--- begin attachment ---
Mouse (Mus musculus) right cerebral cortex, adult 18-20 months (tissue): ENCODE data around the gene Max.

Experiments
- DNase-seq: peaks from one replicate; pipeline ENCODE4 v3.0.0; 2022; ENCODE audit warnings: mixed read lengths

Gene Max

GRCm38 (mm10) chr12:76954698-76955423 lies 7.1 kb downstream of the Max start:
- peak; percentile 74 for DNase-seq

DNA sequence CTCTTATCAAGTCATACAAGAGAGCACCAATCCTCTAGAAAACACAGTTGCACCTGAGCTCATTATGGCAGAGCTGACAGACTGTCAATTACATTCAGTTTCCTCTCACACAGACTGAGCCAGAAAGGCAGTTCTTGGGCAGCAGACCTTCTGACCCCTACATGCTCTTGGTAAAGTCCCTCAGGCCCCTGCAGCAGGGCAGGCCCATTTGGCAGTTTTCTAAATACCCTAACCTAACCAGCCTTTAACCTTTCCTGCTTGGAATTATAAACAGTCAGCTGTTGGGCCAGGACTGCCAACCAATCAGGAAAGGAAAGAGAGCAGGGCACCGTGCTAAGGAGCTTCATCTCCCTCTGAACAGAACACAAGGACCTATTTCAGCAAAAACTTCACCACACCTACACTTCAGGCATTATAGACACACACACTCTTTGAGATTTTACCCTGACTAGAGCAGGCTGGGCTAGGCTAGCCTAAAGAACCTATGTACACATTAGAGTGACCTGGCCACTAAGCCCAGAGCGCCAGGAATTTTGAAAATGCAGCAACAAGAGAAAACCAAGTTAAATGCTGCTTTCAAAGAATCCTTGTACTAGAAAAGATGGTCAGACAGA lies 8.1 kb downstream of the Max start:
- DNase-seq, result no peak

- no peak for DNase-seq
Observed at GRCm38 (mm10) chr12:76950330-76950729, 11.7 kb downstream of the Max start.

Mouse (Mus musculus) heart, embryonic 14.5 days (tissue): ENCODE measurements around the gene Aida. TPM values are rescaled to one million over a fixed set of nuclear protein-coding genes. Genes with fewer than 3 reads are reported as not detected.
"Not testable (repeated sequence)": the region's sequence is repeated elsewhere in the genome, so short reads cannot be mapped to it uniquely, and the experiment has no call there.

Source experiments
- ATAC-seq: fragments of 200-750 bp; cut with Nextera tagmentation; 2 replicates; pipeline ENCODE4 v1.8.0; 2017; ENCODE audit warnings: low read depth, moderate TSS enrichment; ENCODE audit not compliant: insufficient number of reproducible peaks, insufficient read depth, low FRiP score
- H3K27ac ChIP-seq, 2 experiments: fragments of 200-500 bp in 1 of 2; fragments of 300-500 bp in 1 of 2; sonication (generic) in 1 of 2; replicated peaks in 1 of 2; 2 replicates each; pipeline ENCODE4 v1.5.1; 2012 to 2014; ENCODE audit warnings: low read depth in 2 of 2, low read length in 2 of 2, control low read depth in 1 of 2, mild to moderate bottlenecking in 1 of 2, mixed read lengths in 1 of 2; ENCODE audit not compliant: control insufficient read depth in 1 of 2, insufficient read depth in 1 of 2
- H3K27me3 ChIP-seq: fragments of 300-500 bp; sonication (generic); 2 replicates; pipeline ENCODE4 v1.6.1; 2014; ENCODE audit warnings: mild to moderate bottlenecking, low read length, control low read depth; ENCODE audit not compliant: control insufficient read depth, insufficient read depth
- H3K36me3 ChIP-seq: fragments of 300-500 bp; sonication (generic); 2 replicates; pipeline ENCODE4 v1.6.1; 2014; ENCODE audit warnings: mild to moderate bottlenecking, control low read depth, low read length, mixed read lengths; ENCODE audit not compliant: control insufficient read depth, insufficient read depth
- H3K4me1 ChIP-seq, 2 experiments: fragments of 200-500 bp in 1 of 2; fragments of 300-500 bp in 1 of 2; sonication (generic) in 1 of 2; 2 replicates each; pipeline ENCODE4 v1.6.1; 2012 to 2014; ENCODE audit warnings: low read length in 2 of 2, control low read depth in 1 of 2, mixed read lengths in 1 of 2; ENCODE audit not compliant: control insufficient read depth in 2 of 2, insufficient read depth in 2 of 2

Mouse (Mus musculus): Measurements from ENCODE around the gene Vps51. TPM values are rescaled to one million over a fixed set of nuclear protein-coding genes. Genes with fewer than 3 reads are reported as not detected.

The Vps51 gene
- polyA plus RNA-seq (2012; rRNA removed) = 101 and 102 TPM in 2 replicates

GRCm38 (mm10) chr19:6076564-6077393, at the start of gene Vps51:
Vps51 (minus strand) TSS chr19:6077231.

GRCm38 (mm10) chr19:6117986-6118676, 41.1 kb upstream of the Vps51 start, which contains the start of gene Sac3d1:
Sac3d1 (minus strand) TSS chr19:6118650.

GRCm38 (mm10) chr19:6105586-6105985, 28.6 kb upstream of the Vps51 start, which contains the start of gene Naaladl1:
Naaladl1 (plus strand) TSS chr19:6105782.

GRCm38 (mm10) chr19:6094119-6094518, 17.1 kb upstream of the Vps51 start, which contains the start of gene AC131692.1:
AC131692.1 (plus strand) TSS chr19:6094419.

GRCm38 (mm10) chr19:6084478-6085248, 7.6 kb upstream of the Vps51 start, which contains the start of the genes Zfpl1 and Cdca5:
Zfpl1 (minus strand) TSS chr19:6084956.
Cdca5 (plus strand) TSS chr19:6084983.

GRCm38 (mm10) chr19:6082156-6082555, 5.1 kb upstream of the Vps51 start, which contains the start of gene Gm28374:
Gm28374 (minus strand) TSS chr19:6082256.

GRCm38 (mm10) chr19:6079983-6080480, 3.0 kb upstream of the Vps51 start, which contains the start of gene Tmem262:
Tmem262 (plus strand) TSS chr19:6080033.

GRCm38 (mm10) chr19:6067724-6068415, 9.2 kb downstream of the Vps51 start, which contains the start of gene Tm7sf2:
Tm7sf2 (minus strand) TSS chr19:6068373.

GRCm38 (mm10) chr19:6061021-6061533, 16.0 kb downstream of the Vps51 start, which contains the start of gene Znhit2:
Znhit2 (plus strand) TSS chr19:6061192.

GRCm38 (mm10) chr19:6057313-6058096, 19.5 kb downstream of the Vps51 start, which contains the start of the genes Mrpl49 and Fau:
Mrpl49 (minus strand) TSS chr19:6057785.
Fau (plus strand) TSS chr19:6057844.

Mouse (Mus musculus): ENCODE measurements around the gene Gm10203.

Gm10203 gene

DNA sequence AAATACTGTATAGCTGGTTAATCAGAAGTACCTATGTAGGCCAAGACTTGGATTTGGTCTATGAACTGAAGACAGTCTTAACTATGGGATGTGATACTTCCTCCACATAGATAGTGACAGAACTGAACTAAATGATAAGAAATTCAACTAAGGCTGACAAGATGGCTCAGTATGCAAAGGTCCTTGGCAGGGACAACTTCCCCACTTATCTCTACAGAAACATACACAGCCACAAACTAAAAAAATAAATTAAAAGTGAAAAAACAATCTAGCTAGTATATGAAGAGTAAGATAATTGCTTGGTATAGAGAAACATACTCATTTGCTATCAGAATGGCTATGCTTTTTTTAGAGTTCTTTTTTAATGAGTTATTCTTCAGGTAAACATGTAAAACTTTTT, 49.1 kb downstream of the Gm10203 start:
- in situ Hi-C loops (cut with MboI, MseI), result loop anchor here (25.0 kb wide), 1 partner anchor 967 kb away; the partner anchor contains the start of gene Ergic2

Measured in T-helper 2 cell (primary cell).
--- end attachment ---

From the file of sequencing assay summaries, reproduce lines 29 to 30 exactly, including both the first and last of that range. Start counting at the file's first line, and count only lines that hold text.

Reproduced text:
AC131692.1 (plus strand) TSS chr19:6094419.

GRCm38 (mm10) chr19:6084478-6085248, 7.6 kb upstream of the Vps51 start, which contains the start of the genes Zfpl1 and Cdca5: